1)Writing a good book is one of the hardest tasks you’ll ever do. I could never have predicted the many times I’d sit with my head in my hands outside my house on the sidewalk trying to figure out how to bridge a huge gap in my narrative. Some of the challenges are absolutely fiendish and writing a book (a good one) is one of the most arduous endeavors you’ll ever undertake. I love the famous Winston Churchill quote: “Writing a book is an adventure. To begin with it is a toy and an amusement. Then it becomes a mistress, then it becomes a master, then it becomes a tyrant. The last phase is that just as you are about to be reconciled to your servitude, you kill the monster and fling him to the public.”
2)To be a great writer, be a prodigious reader. Every great author I know is also a resolute and comprehensive reader. To create compelling prose, it helps to have read widely and deeply.
3)Devour three great books on writing — On Writing Well by William Zinsser, Do I Make Myself Clear? by Harold Evans, and The Elements of Style, by William Strunk and E.B. White.
4)Ravenously research the subject before you start writing and then keep researching as new themes and issues arise. I wrote a book on Hollywood party crashers and I read and archived every newspaper article, blog, anecdote and tangential mention about the subject I could find. I also interviewed every crasher I ever knew.
5)Mine and record all your personal experiences. Plato said, “A life unexamined is not worth living.” I always knew I’d eventually write a personal memoir about my adventures as a Hollywood party crasher. With that in mind, whenever I came home, no matter how tired or stewed, I’d always write down a few lines about what I’d witnessed, bizarre anecdotes I knew were priceless or colorful dialogue I’d heard. After many years I’d accumulated a comprehensive trove of easily accessible material, and that made the writing much easier once I started. The wealth of evidence also made me step back and look at myself deeply, forcing a self-analysis of my motivations, psychology, and behavior. I learned more about myself than I had ever hoped to know.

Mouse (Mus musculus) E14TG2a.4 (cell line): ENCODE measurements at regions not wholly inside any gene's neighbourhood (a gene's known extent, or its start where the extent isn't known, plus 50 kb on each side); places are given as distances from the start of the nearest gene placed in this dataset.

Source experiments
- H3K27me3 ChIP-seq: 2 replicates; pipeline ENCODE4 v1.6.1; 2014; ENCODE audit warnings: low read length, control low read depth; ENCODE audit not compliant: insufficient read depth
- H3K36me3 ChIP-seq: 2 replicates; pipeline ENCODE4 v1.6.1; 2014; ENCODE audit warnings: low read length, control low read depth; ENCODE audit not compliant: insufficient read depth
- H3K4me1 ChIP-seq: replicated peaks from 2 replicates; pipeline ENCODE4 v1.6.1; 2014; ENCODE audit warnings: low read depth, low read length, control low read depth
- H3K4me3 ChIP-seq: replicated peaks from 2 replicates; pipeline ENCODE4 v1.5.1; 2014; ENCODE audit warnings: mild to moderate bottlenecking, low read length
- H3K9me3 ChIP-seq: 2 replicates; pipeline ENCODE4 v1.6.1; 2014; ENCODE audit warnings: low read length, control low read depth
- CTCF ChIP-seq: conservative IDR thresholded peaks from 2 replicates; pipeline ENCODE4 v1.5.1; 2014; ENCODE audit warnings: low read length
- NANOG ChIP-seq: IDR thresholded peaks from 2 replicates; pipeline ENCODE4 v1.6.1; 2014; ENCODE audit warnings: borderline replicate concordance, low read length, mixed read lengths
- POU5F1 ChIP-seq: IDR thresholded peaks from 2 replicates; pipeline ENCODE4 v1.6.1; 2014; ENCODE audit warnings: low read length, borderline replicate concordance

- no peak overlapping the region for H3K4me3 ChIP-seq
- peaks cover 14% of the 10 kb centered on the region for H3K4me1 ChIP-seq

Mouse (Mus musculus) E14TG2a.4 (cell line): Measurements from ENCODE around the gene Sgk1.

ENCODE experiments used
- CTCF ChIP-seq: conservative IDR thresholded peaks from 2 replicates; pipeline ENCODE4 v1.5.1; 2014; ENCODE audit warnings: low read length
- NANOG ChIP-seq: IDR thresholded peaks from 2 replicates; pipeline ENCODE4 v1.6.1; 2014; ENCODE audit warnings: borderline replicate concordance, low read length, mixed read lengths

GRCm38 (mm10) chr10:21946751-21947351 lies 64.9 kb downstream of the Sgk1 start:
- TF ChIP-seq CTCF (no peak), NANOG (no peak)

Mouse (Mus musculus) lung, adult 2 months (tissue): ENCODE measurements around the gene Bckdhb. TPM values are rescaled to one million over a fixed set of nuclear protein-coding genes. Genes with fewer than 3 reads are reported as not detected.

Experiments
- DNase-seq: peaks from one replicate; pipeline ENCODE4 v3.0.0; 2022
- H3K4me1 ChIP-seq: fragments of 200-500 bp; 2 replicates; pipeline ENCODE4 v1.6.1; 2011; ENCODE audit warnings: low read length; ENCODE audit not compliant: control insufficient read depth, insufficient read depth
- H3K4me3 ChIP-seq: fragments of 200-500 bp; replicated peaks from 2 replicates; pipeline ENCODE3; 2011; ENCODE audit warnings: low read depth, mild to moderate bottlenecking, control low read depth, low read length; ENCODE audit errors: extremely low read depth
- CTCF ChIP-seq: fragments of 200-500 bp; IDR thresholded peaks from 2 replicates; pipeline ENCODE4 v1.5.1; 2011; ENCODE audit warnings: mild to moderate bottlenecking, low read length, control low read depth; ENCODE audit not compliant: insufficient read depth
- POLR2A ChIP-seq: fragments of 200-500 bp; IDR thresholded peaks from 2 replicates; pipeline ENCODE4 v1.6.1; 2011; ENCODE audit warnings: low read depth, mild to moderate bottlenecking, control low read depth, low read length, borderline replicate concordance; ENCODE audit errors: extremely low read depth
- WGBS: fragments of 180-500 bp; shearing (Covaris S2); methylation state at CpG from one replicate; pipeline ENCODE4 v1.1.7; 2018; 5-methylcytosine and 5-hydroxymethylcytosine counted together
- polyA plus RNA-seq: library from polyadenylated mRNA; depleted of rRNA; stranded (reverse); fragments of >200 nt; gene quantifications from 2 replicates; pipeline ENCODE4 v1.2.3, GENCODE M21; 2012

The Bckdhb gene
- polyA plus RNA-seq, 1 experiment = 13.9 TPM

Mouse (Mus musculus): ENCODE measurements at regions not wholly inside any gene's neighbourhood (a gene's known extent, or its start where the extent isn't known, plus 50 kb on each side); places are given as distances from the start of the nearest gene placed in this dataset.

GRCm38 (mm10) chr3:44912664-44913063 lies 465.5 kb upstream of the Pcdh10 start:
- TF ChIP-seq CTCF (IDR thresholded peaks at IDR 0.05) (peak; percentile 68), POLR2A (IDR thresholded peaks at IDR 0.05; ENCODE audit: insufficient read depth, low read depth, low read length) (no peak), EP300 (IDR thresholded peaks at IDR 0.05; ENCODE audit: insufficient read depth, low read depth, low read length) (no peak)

What is the one habit you believe contributed the most to you becoming a great writer? (i.e. perseverance, discipline, play, craft study) Can you share a story or an example?
I’m incredibly organized and detailed. I’m also an archival pack rat which greatly helped the completion of my book. Sometimes I’d get stuck on some fine details of an event or incident but almost always had backup material related to the subject in my analog drawer files or in digital folders on my computer. Having a good handle on your materials at the beginning of writing provides a solid foundation as you hit the inevitable narrative snags ahead.
Which literature do you draw inspiration from? Why?
I think great non-fiction is as literary as great fiction. As a big non-fiction consumer, my most profound inspiration is the epic series of biographical volumes on Lyndon Johnson by Robert Caro. In journalism school, one professor always used to say “You can’t write writing.” You’ve got to first have the breadth and depth of rich material — deeply researched and reported content that is colorful, compelling and revelatory. Great non-fiction writing follows from that. As a compiler of mesmerizing material, a researcher of the first order, there is no one like Robert Caro. And I think that’s why his prose always soars.
You are a person of enormous influence. If you could start a movement that would bring the most amount of good to the most amount of people, what would that be? You never know what your idea can trigger. 🙂
I’d continue expanding the work I do with my sister, Toody Maher, the Executive Director at the non-profit Pogo Park in Richmond, CA. For more than 14 years, Pogo Park has transformed and rebuilt abandoned urban parks into thriving, green playspaces for inner-city kids. The parks provide a sanctuary and stimulate young bodies and minds with enriched play equipment and recreational programs. I can’t think of a more compelling local movement that can be a model for California, the U.S., and the world.
How can our readers follow you on social media?
Facebook Author Page: Facebook.com/adrianmaherauthor
Thank you so much for this. This was very inspiring!